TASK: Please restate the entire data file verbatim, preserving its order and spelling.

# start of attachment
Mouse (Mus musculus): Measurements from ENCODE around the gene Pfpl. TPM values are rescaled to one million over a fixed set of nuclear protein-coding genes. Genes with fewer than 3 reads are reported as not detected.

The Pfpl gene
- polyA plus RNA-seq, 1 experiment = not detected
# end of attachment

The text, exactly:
Mouse (Mus musculus): Measurements from ENCODE around the gene Pfpl. TPM values are rescaled to one million over a fixed set of nuclear protein-coding genes. Genes with fewer than 3 reads are reported as not detected.

The Pfpl gene
- polyA plus RNA-seq, 1 experiment = not detected